Books, Thoughts

The Empires of the Indus

Adventures are adrenalin driven quests that are best accomplished curled up on a comfortable chair in climate controlled environments. ….
While reading the Empires of the Indus, you will climb lofty terrains, discover amazing history, travel with smugglers and live beyond your imagination. Her book details the histories and present predicaments of such diverse bands of people like the Sheedis, the boat people of the Indus, the Kalash tribes of the mountains, Pashtun villagers- each a different entity yet bound by the same river.
Alice’s forays into the land of the Indus, reminded me of those beautifully informative travel documentaries by Michael Palin on the BBC which told of rich pasts, historical upheavals, distinctive tribal societies and present disasters. The 300 odd pages of the book cover a 2,000-mile journey and 5,000 years of history.
Alice Alibinia travelled unaccompanied, armed with only her knowledge of Urdu….. an amazing feat in a land which is largely driven by misplaced male maschismo and especially when the traveller doesn’t look like a doughty, travel-hardened adventurer.
She forayed into territories where women need to be inconspicuous and burqa clad and even illegally crossed the borders to Afghanistan. Alice, re-trod the path of Alexander, walked through the valley of the destroyed Bamiyan buddhas, trusted natives who took her deep in territories and places where even locals refused to wander — all in her quest for a river’s history. But beyond great empire conquering histories what emerges is the plight of the river. The Indus, which was once mighty and turbulent and for whom hymns were written in the Rig Veda to placate its divine wrath has now been reduced to a tiny stream in many places. The rampant damming of the Indus has reduced the livelihood of many who relied on its bounties. The book reads like a ballad and a dirge, declaiming past glories and fearing future disasters, when the once mighty Indus will no longer be powerful and desert and doom will follow.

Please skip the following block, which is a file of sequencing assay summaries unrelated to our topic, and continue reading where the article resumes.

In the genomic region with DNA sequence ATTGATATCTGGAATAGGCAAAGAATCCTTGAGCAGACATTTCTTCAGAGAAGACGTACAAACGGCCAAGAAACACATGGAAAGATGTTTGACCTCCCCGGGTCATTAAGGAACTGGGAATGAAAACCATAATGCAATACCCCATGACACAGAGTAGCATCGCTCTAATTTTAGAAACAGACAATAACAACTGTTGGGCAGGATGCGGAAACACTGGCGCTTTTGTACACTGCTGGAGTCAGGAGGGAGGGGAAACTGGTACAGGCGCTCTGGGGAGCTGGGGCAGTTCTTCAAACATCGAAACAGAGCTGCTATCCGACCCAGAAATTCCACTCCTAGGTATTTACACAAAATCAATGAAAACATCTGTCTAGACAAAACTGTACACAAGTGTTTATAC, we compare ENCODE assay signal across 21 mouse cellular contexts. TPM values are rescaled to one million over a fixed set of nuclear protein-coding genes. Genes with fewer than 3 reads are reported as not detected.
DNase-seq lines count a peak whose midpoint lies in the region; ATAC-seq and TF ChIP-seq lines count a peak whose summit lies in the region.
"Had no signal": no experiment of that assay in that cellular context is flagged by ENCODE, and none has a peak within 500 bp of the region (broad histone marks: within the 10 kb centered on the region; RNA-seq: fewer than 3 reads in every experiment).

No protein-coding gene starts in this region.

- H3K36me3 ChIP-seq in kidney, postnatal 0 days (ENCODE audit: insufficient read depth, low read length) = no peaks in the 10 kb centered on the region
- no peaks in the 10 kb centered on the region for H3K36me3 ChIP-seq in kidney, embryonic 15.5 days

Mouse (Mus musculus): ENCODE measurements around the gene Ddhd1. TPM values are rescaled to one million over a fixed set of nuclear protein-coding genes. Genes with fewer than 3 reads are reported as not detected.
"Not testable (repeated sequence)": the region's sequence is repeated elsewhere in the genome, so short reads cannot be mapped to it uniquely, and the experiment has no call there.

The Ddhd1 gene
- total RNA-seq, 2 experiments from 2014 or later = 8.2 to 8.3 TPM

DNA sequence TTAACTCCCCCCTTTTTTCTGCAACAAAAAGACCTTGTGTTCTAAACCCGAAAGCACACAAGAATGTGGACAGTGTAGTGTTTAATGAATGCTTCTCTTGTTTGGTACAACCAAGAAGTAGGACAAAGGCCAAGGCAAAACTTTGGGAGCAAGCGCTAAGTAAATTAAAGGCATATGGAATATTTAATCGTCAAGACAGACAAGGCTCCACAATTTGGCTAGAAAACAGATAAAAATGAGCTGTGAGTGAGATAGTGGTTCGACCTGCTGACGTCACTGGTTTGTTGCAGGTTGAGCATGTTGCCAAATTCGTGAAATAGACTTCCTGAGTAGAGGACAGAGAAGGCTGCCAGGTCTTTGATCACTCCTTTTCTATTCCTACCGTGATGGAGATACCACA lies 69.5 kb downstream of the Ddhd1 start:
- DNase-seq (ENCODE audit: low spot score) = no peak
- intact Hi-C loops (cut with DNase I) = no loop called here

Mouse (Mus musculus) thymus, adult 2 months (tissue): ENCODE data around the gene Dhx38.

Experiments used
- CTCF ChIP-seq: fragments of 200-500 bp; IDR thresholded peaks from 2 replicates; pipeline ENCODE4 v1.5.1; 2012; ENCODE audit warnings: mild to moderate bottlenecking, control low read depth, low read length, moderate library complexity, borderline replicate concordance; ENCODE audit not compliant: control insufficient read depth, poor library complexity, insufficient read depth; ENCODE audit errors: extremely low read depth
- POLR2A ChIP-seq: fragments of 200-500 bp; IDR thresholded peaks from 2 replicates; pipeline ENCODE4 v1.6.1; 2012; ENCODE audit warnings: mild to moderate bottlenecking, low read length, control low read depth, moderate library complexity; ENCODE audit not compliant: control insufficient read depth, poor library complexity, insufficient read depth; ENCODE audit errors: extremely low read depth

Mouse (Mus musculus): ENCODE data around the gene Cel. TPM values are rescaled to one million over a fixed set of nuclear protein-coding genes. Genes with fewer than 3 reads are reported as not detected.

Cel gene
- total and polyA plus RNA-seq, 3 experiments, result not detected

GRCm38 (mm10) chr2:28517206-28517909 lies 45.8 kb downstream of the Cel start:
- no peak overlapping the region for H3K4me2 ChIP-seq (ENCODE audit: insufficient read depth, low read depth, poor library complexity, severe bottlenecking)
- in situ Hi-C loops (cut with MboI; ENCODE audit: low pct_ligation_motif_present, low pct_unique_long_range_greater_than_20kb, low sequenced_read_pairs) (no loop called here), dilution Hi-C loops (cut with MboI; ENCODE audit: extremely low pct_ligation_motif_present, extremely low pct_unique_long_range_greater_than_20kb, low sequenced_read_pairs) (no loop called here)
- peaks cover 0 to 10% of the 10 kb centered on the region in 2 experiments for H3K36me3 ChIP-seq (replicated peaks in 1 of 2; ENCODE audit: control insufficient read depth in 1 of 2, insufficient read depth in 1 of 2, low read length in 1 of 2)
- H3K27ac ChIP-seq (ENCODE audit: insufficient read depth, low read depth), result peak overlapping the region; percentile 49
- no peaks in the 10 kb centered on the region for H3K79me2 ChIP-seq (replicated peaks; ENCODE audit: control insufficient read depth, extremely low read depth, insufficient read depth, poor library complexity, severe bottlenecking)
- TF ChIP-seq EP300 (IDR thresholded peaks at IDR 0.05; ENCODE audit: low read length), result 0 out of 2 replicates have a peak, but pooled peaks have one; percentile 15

Her last paragraph sums her fears for the land that was once watered by this powerful river. She says:
…..The Atharva Veda calls the Indus saraansh: flowing for ever. One day, when there is nothing but dry river beds and dust, when this ancient name has been rendered obsolete, when the songs humans sing will be dirges of bitterness and regret. They will tell of how the Indus- which once ‘encircled Paradise’, bringing forth civilizations and species, languages and religions- was through mankind’s folly, entirely spent.
(hmmm…shades of Ozymandias)

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